FHFA: Solving Complications in Mortgage English Proficiency

The Federal Housing Finance Agency (FHFA) issued a Request for Input (RFI) Thursday for problems qualified Limited English Proficiency (LEP) borrowers face during the mortgage life cycle process. Per FHFA’s 2017 Scorecard for Fannie Mae, Freddie Mac, and Common Securitization Solutions, the Enterprises must identify major challenges for LEP borrowers in accessing mortgage credit, analyzing potential solutions, and developing a multiyear plan appropriate for the Enterprises to support improved access.

FHFA looks to learn more about the procedures and tools that loan originators, servicers, and other parties in the mortgage lending process currently utilize to assist LEP borrowers through this RFI. They would like to identify the existing requirements, including laws and regulations that guide practices for interacting with LEP borrowers and to better understand the challenges in effectively serving this population.

The FHFA reported that the number of LEP individuals in the United States has significantly increased over the past few decades. According to the most recent American Community Survey, 9 percent, or 25 million individuals in the U.S. are considered LEP. Among those, 64 percent speak Spanish, 7 percent speak Chinese, 3 percent speak Vietnamese, 2 percent speak Korean, 2 percent speak Tagalog, 2 percent speak Russian. By 2060, according to the U.S. Census Bureau’s 2014 national projections, the share of the population that is foreign born will grow to 19 percent from approximately 13 percent currently. Along with that, the amount of mortgage borrowers should increase, as well.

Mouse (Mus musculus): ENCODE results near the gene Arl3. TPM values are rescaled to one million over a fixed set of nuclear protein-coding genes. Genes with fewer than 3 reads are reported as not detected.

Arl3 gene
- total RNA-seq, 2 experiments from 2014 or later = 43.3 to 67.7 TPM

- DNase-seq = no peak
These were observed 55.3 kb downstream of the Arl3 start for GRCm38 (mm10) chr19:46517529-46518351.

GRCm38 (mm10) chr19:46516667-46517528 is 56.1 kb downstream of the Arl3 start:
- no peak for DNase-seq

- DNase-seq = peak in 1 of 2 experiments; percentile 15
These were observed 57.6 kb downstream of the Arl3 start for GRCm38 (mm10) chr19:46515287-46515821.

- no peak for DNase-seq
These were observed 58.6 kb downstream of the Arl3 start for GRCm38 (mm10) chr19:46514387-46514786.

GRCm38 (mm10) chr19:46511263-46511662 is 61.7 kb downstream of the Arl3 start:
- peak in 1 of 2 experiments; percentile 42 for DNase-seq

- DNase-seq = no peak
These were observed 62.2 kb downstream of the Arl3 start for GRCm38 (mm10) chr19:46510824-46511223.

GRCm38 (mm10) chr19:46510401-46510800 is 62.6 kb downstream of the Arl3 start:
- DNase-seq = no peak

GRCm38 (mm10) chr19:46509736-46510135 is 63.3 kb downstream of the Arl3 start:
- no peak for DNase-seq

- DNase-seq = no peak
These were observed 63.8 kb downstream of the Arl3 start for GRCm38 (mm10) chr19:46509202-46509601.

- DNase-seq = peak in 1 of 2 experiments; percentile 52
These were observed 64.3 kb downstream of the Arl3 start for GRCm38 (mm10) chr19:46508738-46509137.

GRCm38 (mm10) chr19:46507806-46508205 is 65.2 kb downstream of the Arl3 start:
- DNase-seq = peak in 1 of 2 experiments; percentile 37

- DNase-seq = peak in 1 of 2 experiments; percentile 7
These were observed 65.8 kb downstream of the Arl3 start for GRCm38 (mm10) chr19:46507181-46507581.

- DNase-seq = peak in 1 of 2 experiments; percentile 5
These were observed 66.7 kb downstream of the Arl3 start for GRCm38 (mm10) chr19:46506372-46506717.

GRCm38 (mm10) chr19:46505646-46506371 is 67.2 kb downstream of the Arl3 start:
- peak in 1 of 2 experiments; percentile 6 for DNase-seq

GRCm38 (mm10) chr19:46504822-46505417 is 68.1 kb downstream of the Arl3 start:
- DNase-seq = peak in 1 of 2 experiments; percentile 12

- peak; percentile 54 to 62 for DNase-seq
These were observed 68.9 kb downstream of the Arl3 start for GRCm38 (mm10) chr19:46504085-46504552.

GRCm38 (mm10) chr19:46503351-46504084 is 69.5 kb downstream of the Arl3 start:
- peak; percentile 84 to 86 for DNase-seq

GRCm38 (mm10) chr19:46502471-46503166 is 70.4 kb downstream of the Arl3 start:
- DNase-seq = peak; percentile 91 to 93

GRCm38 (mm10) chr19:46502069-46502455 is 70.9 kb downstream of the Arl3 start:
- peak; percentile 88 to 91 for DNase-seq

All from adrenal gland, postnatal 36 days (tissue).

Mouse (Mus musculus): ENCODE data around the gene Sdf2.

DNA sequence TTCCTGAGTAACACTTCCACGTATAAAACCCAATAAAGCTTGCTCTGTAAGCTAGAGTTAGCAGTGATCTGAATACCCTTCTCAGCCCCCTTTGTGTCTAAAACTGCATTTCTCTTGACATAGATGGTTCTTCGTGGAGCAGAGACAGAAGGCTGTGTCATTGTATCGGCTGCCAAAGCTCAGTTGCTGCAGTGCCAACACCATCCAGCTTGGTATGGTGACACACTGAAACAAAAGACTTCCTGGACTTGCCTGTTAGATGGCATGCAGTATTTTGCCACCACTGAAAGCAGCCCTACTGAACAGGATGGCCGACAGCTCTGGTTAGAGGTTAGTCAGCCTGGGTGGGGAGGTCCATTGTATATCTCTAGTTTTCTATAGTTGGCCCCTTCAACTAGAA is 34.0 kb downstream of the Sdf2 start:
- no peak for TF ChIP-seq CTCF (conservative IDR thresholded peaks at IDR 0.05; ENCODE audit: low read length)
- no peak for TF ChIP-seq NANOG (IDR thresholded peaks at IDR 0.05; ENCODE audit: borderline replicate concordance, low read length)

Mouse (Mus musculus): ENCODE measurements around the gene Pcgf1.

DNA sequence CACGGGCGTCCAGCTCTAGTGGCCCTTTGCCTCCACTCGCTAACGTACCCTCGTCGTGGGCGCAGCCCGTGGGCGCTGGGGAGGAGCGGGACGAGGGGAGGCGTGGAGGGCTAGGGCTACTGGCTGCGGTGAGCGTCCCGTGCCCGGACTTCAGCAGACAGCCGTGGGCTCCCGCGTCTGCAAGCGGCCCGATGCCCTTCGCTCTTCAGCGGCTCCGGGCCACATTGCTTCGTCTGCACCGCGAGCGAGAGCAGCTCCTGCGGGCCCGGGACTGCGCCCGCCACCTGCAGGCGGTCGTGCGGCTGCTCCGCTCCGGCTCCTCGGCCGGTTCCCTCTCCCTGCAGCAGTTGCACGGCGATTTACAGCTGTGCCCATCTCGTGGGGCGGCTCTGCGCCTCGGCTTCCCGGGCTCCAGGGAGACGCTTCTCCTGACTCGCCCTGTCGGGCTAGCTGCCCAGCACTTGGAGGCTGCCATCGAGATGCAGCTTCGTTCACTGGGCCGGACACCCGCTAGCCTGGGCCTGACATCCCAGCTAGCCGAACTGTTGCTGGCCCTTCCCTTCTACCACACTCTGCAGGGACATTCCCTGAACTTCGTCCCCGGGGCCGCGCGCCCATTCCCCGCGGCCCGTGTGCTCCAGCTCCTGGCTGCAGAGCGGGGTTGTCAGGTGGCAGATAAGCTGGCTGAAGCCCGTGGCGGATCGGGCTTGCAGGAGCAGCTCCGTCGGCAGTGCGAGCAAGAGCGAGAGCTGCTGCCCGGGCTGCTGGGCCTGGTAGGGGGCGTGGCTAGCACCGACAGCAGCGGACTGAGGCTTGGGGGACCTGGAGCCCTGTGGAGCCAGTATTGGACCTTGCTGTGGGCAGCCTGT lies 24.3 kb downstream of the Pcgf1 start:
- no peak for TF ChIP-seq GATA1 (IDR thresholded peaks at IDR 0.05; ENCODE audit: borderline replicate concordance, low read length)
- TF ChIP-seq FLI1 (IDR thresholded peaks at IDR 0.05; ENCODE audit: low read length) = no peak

Though the Enterprises already offer information and translated documents, primarily Spanish, on their prospective websites, the FHFA continues to hear from stakeholders that LEP negatively impacts access to credit. Qualified borrowers may avoid applying for a mortgage due to language barrier concerns. Conversely, they may rely too heavily on others that are not as familiar with the mortgage process increasing their risk of being steered into a predatory loan and in turn, having difficulty navigating possible loss mitigation options if they fail to pay their mortgage.


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